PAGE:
Thoughts on the OWL/Chegg partnership

On the ILI-L (Information Literacy Instruction) listserv, there’s been a discussion of the relatively new partnership between the Purdue University Online Writing Lab (OWL) and Chegg, the for-profit textbook rental company (also the creator of the Citation Machine service). The folks on the listserv caught me up on the implications of this partnership and Chegg’s reputation.

Until this story, I didn’t know that Chegg offered more than textbook rentals. They own Citation Machine, but they’ve also acquired BibMe, EasyBib, and Cite This For Me. Looking at these websites and seeing “a Chegg service” at the top of each page unnerved me. The top 4 Google results for “citation generator” all come from the same for-profit website. How had I never known this before? I was about to learn even more about how students use Chegg.

Educator and blogger John Royce’s post, “Not such a wise OWL” captures my reaction to this partnership. “Chegg makes me feel uneasy. It advertises “24/7 homework help,” online tutors and other study help and solutions manuals (solutions to problems posed in textbooks).” These tutors and study tools are behind a paywall, so I don’t have personal experience with them, but this makes me feel uneasy, too.

Another librarian shared this presentation about Chegg, which explores Chegg’s reputation for helping students cheat. The researcher links to college student tweets about Chegg’s homework help; “while Chegg claims to help students do their homework, students on Twitter are very clear that they use the site to do their homework for them.”

I wondered what this partnership would actually mean for the reliability of the OWL. Visiting the OWL’s MLA formatting and style guide, there’s now a widget at the top of each page that offers to cite your source automatically with MLA, disclosing underneath the box that it’s powered by Citation Machine. I noticed the OWL does link to a page about using citation machines responsibly, but I doubt many students would click or read that warning.

At my community college library, source documentation is a major instruction focus. Our institution uses NoodleBib and our own handouts, so I wouldn’t recommend Chegg’s Citation Machine either way. But I’ve used the Purdue OWL for answering particular or unfamiliar questions about citation styles; it’s a quick search and has plentiful examples for students to model their citations after. When you’re pressed for time, an online tool is easier than thumbing through a citation manual.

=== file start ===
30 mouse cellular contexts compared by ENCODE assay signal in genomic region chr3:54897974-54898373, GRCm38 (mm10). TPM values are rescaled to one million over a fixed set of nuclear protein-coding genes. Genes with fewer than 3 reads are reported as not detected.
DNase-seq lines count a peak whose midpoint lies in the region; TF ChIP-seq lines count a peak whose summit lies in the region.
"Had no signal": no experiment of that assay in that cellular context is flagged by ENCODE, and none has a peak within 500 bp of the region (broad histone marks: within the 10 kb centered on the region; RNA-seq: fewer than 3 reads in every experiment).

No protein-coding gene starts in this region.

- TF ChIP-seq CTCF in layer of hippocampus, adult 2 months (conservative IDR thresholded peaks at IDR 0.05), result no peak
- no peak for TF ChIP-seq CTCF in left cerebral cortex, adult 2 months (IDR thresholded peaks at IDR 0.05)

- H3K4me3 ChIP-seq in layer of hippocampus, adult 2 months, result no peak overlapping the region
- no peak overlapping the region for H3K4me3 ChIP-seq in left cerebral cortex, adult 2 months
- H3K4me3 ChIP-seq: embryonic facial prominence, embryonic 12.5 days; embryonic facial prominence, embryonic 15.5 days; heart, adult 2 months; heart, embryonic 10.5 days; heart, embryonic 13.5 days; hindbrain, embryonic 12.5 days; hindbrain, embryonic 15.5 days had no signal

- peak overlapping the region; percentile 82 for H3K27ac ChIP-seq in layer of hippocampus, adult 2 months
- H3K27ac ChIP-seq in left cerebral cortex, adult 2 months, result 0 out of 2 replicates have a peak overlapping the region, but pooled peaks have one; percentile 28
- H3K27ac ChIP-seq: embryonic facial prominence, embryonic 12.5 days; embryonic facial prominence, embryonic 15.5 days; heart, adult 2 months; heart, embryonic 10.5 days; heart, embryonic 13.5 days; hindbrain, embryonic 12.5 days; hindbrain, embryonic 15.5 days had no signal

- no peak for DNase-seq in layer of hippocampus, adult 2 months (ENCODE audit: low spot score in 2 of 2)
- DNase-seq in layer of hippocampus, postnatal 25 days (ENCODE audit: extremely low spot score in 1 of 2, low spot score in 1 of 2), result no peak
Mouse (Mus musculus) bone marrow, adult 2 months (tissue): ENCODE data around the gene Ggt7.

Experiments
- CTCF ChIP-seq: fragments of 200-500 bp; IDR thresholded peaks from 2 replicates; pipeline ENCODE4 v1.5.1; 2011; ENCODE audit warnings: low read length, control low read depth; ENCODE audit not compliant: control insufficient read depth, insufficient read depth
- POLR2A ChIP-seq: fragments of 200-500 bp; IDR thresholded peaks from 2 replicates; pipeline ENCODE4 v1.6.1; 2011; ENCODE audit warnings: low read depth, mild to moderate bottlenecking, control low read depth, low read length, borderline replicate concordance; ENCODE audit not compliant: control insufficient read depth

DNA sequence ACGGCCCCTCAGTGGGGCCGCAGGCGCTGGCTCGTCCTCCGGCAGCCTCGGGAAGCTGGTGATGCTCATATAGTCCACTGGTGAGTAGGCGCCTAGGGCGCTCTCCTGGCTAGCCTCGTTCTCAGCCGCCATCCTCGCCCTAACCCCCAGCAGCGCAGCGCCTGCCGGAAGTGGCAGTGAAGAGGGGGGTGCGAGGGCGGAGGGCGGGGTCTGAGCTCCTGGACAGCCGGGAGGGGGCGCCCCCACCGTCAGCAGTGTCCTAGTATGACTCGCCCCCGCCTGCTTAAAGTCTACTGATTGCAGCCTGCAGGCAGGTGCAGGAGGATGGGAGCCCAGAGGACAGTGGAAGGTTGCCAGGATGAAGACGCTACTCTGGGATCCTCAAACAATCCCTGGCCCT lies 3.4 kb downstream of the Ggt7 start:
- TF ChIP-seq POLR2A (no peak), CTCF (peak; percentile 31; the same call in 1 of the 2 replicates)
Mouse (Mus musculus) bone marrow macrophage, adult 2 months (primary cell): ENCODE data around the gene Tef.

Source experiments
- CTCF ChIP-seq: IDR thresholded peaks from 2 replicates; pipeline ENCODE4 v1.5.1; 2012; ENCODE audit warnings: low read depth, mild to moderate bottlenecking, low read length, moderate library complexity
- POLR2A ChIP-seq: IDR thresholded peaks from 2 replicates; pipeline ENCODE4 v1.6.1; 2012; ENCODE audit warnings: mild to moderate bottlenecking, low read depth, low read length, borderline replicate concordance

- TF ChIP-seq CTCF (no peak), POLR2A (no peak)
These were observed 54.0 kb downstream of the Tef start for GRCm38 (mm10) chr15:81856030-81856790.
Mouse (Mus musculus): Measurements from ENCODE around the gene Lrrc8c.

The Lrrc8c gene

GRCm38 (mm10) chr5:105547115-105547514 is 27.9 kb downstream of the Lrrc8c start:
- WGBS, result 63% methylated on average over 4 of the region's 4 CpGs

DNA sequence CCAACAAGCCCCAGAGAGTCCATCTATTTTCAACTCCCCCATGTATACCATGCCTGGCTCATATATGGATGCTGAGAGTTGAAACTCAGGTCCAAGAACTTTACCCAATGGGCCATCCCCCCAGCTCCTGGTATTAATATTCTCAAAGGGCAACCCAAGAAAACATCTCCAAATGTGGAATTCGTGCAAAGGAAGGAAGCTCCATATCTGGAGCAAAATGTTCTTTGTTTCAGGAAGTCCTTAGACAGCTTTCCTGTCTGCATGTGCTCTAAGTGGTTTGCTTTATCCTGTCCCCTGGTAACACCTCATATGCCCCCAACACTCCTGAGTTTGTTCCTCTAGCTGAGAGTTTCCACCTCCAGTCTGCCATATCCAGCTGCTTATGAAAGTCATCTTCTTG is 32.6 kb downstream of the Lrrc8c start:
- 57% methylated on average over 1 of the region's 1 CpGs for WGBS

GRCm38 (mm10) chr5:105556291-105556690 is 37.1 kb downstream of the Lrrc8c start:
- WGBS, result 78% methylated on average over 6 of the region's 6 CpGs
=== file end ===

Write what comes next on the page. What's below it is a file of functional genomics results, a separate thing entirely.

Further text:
This integration of Chegg services into OWL guides reminds me of native advertising. I imagine many students wouldn’t notice that disclosure under the automatic citation box. They have come to trust the OWL for those late-night writing questions. Librarians (like myself!) have also relied on and trusted the OWL for precise citation information. This is my opinion, but I see Purdue incorporating this for-profit tool as a betrayal of that trust.

Anytime I teach information literacy, I encourage students to ask, “Who published this and why?” We talk about how advertising and sponcon have a clear self-interest that should make a user think twice about the impartiality of that information. So what to do with the OWL? The ILI-L listserv suggested a few OWL-like alternatives, like this one from Excelsior College and this Massey University resource. Other folks say they still link to the Purdue OWL on their research guides, but with a word of caution for the citation generator. I’m very curious about other library workers’ thoughts on this. Is citation education a part of your library’s responsibilities or priorities? What do you think of Chegg and/or this effort to monetize the OWL?

What Student Employees Have Taught Me

As a new librarian, and as someone who is new to working at a university, there’s a lot to learn. I’ve learned about some of the university’s history and how it affects day-to-day operations, the degree programs and course offerings, different colleges on campus, how each college has their own rules regarding faculty promotion and tenure, and the ebb and flow of different semester schedules. Then, there’s the current environment and culture of the campus. Much of what I’ve learned comes from faculty and staff who have been on campus for decades, and for that I’m grateful. They have the best insight into the political and structural nature of campus and faculty life; however, it’s the students and more specifically, student employees, in the library that provide the most holistic view of campus life and culture.

Before January, I worked 9-hour shifts on Saturdays with the same staff. It was always me, a supervisor at circulation, and a mix of student employees. Saturdays, especially over the summer, were slow. My main duty on Saturdays was to staff the research help desk in case we had any drop-in questions. There would sometimes be long stretches where no one would come by with a question, and if I had nothing else going on, I frequently found myself chatting with the student employees.